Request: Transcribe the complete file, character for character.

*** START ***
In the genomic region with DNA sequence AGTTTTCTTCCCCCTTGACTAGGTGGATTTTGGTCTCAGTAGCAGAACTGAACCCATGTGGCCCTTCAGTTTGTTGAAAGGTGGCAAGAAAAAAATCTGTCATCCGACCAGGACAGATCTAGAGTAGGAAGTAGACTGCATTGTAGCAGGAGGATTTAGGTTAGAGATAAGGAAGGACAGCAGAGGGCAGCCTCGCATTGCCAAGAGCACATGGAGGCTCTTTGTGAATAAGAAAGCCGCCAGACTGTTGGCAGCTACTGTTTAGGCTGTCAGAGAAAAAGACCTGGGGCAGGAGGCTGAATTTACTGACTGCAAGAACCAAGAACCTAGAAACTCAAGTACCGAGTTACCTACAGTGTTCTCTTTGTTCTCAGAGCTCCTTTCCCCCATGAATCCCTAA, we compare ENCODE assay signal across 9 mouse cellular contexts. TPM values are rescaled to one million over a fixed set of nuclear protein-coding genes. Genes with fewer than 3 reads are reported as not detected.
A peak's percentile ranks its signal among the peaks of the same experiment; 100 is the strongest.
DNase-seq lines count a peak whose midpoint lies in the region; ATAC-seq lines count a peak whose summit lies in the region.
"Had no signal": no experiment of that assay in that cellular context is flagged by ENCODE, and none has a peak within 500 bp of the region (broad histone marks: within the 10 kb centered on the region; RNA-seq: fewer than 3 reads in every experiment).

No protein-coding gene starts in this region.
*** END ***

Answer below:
In the genomic region with DNA sequence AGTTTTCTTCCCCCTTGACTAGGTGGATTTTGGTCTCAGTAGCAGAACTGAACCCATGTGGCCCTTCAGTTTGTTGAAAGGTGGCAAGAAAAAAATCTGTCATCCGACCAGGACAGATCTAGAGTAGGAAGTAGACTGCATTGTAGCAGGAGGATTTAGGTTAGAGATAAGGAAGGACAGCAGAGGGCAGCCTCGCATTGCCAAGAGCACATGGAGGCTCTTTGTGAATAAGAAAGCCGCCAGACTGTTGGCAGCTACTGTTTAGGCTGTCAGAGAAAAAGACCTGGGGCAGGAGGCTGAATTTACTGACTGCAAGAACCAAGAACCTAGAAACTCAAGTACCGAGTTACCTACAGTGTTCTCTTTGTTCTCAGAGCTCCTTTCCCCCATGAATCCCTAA, we compare ENCODE assay signal across 9 mouse cellular contexts. TPM values are rescaled to one million over a fixed set of nuclear protein-coding genes. Genes with fewer than 3 reads are reported as not detected.
A peak's percentile ranks its signal among the peaks of the same experiment; 100 is the strongest.
DNase-seq lines count a peak whose midpoint lies in the region; ATAC-seq lines count a peak whose summit lies in the region.
"Had no signal": no experiment of that assay in that cellular context is flagged by ENCODE, and none has a peak within 500 bp of the region (broad histone marks: within the 10 kb centered on the region; RNA-seq: fewer than 3 reads in every experiment).

No protein-coding gene starts in this region.